04:57 GMT05 April 2020
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    Economists, politicians and financial bodies have issued countless stark warnings about the adverse economic effects of a hard Brexit, urging the government to do everything in its power to avoid such a potentially calamitous eventuality.

    Business Secretary Greg Clark has echoed concerns over a no-deal Brexit, warning a disorderly withdrawal from the European Union could destroy many national industries. 

    In an interview with Sky News on Thursday, the cabinet minister said, “It would be crazy to disrupt, at a time of great prosperity in these industries, to introduce not just obstacles, but really to destroy the foundations of success of some of our most brilliant industries.”

    READ MORE: UK Parliament Debates Brexit Agreement for Third Day (VIDEO)

    Earlier, UK Prime Minister Theresa May claimed that the voting down of her deal in parliament could result in a hard Brexit or no Brexit at all, seemingly attempting to win over support for the proposed withdrawal plan.

    However, despite numerous attempts by the prime minister to sell her deal to MPs, much of the Commons, including a sizeable number of Tory MPs, remain opposed to it, as it could see the UK locked in the EU customs union long after the Article 50 deadline and gives Britain virtually no say in decisions made in Brussels during that period.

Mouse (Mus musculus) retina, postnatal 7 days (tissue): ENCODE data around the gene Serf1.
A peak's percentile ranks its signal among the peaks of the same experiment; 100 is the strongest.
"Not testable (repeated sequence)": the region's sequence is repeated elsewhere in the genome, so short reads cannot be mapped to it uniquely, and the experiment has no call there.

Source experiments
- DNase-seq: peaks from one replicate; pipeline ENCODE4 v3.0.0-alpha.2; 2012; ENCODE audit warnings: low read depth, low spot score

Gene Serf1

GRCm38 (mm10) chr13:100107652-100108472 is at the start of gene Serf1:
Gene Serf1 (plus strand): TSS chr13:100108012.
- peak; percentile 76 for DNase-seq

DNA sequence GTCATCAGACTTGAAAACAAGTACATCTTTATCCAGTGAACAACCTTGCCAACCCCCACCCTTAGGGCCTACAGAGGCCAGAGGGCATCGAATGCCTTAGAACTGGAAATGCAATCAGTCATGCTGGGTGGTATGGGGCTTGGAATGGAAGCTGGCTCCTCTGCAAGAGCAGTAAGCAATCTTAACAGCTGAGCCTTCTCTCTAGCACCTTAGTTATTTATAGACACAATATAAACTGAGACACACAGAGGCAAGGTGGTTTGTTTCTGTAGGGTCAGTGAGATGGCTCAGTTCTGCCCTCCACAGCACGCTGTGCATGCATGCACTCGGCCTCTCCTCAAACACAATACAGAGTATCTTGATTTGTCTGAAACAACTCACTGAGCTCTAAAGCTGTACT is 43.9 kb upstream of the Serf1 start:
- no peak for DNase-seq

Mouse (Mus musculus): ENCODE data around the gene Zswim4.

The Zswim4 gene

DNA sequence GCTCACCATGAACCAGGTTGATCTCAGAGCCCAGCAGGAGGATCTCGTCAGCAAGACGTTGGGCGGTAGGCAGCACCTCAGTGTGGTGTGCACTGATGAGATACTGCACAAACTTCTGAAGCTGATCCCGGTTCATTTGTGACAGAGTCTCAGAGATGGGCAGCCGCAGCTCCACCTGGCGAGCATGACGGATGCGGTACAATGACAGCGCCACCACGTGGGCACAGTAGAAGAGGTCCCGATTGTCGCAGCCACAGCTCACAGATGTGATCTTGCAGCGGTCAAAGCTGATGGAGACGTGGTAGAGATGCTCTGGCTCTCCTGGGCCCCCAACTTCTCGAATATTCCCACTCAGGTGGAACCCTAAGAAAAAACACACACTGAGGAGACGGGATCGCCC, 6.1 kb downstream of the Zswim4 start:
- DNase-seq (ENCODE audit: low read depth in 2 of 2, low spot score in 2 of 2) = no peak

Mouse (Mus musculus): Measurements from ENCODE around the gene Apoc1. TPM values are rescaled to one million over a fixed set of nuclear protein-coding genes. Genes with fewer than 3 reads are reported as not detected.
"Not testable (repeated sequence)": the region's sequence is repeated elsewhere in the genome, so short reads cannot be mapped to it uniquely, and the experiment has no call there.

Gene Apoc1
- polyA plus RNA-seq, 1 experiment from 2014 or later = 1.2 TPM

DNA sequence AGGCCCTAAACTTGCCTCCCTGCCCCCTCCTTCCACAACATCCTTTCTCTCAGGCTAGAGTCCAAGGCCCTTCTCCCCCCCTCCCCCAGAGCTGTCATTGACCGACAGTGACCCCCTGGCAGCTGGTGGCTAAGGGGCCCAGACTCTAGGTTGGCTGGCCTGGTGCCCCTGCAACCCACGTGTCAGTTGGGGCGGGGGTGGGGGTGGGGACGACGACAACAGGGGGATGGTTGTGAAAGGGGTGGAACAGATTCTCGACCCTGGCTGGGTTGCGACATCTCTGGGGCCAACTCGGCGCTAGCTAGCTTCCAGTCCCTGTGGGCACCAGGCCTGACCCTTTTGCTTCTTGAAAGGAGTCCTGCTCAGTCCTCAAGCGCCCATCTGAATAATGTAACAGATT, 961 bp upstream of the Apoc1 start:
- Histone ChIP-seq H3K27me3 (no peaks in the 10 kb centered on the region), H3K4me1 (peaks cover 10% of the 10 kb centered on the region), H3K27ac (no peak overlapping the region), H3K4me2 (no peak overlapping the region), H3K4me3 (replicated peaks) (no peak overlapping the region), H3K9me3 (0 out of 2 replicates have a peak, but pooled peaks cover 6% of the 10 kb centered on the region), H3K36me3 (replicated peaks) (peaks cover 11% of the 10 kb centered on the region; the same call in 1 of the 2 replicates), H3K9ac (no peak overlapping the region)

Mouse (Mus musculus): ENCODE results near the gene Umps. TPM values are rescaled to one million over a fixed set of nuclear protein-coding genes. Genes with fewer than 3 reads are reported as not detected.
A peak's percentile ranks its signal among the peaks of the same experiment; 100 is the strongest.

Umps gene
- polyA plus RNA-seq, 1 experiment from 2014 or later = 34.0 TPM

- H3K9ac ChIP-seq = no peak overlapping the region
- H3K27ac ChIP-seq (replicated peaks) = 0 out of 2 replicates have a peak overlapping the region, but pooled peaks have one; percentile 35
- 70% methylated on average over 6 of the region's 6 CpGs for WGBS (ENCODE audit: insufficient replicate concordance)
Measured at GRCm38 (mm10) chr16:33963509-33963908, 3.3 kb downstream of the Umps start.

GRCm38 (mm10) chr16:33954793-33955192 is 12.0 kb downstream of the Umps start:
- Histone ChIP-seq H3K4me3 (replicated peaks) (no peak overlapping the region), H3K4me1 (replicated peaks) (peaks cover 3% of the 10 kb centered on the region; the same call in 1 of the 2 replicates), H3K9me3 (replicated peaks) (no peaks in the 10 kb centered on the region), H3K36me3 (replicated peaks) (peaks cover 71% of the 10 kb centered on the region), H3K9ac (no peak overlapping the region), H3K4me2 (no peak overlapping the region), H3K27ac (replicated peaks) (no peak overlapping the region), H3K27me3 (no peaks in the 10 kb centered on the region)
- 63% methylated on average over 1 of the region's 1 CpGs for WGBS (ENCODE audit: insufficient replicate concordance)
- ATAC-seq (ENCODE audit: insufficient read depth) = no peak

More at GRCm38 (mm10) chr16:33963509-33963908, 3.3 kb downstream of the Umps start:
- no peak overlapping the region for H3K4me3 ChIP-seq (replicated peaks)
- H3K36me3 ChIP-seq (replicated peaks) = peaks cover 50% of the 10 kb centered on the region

With PM May suffering a series of embarrassing defeats in the Commons and failing to make progress in rallying support for her draft withdrawal deal, it remains unclear how she can possibly secure enough votes to get the agreement through parliament.

    The key crunch vote will take place on Tuesday, two days after the PM’s televised Brexit debate with Labour leader Jeremy Corbyn.

    The pair has already traded blows, with May accusing the Labour leader of “playing politics” and using the Brexit shambles for personal political gain, while Corbyn has slammed her deal and questioned her competency as prime minister.

    READ MORE: UK Cabinet Urges May to Put Off Deal Vote for Fear of Gov't Demise — Reports


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